Less than a week after filing the lawsuit, a human rights lawyer dropped out of the case due to many death threats, including from members of the State Security Intelligence (SSI). As the case continued, Bishoy’s home was set on fire, he was arrested and several times SSI officials beat him in custody. Islamic scholars demanded his execution, and the Minister for Religious Endowments publicly affirmed the legality of executing Muslims who convert to Christianity. Bishoy and Christine had to live in hiding, ostracised by their families. (Christine and their children now live in Europe.)

2009 Two lawyers, supported by a group of Islamists, filed a charge of defaming Islam (“blasphemy”) against Bishoy, based on their assertion that the act of leaving Islam cast the religion into ill repute. The lawsuit was never settled and, according to Bishoy’s lawyer Karam Ghobriel, it passed the Egyptian statute of limitations and became inactive. In April 2010, an appeals court suspended Bishoy’s case indefinitely.

2013 On 2 December 2013, Bishoy was arrested at a cafá at the Agricultural Association in Minya, 260 kilometers south of Cairo, when covering Muslim attacks on Christians in Upper Egypt. He was charged with filming Muslim Brotherhood demonstrations without permission. Internal documents from the Ministry of Interior, obtained by Morning Star News, show that at the time of Bishoy’s arrest the Ministry was employing at least one informant to follow him. The documents show that the officials who arrested him also arrested three journalists for documenting “sectarian attacks”, but these three women were released after questioning.

JUNE 2014 In June 2014, Bishoy was found guilty of three charges arising from the arrest. He was sentenced to five years in prison and fined 500 Egyptian pounds (€59). The charges included “illegally filming anti-Christian demonstrations” (which the judge described as “disturbing the peace by broadcasting false information”) and “spreading false information to cause harm or damage to public interest”. Karam Ghobriel filed an appeal and petitioned for bail.

JULY 2014 In July, a judge in Minya ordered security officials to release Bishoy on bail until his conviction appeal was completed. However, in the 24 hours that state prosecutors had to comply with the judge’s order, security officials took him into custody to be interrogated in Cairo for the 2009 “blasphemy” charge. The Supreme State Security Prosecution had apparently revived the blasphemy case as a pretext for remanding Bishoy in custody.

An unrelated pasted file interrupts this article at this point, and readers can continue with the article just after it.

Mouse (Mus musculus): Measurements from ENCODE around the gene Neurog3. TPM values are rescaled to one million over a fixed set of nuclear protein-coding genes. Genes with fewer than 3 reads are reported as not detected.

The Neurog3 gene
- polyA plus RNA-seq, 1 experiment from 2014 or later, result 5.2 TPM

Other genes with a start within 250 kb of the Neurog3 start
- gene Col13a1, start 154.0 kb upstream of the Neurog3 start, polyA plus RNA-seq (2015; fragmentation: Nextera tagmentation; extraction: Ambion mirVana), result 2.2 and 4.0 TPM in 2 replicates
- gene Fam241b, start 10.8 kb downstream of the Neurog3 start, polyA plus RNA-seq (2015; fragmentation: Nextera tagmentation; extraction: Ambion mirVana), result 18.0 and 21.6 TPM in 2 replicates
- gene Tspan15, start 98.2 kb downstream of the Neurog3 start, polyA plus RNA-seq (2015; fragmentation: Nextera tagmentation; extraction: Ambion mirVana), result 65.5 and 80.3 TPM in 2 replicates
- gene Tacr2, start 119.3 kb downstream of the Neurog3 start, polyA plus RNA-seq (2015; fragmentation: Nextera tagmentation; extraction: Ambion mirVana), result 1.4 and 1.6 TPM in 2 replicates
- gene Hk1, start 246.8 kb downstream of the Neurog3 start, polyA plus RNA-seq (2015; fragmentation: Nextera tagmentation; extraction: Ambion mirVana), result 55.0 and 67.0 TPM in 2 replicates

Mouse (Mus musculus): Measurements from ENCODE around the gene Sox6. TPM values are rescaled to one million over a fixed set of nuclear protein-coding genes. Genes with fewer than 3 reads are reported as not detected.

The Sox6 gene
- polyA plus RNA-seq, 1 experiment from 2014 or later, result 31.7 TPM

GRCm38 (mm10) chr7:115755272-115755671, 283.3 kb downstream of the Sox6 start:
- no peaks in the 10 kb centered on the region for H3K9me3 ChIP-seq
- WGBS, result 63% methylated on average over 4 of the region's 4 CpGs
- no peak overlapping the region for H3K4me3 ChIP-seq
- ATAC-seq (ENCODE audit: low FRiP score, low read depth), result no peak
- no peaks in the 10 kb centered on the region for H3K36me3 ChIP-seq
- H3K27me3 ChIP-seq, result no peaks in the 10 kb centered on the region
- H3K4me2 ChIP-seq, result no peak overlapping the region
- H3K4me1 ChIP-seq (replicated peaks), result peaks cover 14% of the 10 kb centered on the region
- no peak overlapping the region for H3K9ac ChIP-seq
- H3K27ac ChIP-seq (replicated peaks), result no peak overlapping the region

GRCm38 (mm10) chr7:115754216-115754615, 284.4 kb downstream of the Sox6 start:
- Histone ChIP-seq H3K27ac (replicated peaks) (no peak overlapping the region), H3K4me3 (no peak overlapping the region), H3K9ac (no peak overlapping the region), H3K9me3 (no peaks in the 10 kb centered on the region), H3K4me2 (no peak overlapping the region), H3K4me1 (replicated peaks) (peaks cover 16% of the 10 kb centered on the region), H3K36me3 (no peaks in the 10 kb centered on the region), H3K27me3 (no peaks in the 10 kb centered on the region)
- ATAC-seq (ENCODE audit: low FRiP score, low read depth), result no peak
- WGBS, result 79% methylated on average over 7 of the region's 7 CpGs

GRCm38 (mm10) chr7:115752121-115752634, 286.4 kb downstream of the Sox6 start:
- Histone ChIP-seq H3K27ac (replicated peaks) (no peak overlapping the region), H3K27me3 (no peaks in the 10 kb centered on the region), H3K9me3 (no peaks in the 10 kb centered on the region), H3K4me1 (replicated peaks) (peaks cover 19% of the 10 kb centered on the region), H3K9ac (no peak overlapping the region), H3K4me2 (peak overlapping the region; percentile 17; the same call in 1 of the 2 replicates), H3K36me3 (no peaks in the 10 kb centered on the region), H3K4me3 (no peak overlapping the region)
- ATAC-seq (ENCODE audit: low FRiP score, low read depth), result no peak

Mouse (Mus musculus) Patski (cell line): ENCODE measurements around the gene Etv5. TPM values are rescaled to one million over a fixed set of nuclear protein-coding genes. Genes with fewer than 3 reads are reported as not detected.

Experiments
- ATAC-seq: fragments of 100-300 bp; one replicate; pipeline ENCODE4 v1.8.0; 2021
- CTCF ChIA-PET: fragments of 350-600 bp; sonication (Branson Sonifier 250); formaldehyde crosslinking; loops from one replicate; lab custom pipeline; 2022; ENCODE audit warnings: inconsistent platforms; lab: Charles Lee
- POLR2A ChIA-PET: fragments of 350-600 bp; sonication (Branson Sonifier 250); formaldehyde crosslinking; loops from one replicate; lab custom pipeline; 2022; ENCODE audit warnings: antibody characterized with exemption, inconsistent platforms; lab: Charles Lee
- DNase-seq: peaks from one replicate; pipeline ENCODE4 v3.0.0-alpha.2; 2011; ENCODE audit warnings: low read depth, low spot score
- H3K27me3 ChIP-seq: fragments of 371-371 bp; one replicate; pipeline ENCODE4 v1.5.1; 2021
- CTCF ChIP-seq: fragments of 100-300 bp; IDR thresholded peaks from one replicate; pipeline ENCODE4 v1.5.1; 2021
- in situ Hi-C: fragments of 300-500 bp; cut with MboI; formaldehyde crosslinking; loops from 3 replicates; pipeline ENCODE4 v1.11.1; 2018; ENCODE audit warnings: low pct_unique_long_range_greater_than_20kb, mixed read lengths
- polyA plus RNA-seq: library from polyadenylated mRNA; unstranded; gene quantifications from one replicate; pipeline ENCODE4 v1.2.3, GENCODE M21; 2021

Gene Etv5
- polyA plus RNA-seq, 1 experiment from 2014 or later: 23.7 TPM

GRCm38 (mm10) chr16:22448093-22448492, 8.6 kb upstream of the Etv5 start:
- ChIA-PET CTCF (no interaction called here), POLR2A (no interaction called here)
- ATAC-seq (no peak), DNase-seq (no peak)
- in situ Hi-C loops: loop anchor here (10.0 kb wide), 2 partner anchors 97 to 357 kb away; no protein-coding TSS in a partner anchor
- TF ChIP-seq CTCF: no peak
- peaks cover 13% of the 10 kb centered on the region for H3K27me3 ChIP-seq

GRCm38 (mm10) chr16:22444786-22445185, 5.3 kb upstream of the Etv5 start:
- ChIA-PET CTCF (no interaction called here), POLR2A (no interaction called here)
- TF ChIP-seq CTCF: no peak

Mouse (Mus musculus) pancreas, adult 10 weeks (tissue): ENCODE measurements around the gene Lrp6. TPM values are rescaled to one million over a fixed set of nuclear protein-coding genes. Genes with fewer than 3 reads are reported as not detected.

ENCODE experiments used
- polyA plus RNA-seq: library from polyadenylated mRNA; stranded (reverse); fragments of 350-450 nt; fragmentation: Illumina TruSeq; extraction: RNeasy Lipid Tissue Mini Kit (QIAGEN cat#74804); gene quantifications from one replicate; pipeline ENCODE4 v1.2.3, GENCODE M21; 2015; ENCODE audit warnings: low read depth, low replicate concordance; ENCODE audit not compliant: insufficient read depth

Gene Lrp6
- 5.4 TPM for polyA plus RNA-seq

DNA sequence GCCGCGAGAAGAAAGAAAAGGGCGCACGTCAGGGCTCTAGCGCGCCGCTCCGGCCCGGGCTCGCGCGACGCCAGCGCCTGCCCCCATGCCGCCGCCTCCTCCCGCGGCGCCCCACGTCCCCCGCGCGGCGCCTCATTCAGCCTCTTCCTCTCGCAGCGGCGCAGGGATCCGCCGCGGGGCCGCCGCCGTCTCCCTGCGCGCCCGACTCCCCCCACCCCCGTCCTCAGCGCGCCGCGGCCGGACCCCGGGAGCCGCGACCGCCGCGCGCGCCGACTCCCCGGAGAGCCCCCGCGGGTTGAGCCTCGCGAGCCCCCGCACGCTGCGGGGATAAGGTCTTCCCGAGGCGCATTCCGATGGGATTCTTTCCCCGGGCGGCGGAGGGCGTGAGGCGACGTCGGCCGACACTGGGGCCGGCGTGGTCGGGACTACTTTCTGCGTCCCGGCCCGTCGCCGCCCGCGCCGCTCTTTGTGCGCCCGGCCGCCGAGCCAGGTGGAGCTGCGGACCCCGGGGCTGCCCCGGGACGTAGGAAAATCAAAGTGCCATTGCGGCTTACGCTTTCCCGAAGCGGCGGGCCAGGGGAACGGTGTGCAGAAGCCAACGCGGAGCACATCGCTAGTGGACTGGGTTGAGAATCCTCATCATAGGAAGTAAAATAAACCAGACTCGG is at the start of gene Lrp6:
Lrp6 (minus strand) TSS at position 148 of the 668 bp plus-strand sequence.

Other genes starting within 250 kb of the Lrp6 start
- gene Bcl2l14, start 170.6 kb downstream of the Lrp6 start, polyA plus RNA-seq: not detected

DECEMBER 2014 On 28 December an appeal hearing was held concerning the three charges relating to the 2013 arrest. The appeals judge dismissed two charges but upheld one, probably “inciting sectarian strife”, and reduced the original five-year prison sentence to one year. Because Bishoy had spent more than a year in prison waiting for his trial and appeal hearing, he should have been released immediately, but the State Security Intelligence continued to hold him, without an opportunity to post bail, while they investigated the revived blasphemy charges.

JANUARY 2015 On 21 January 2015 the six-month time limit allowed under Egyptian criminal procedure to investigate the charges expired, but the SSI still refused to release Bishoy. “The investigation into the charges finished a long time ago,” Karam Ghobriel said. “And as his attorney, I am allowed by law to examine the charging documents before the case goes to court; however, the investigator in charge is refusing to let me see or copy the documents related to the blasphemy case.

MARCH 2015 In an official complaint filed with the office of Attorney General Hasham Barakat in March 2015, 18 human rights groups from Egypt and around the world stated that the charges against Bishoy were “clearly related to his religious conversion” and that “his case is also a violation of international agreements to which Egypt has been party for decades“. Human rights groups have said from the start that the charges against Bishoy were without merit, and they point out that the case has been riddled with legal irregularities.

(Morning Star News, Release International, World Watch Monitor)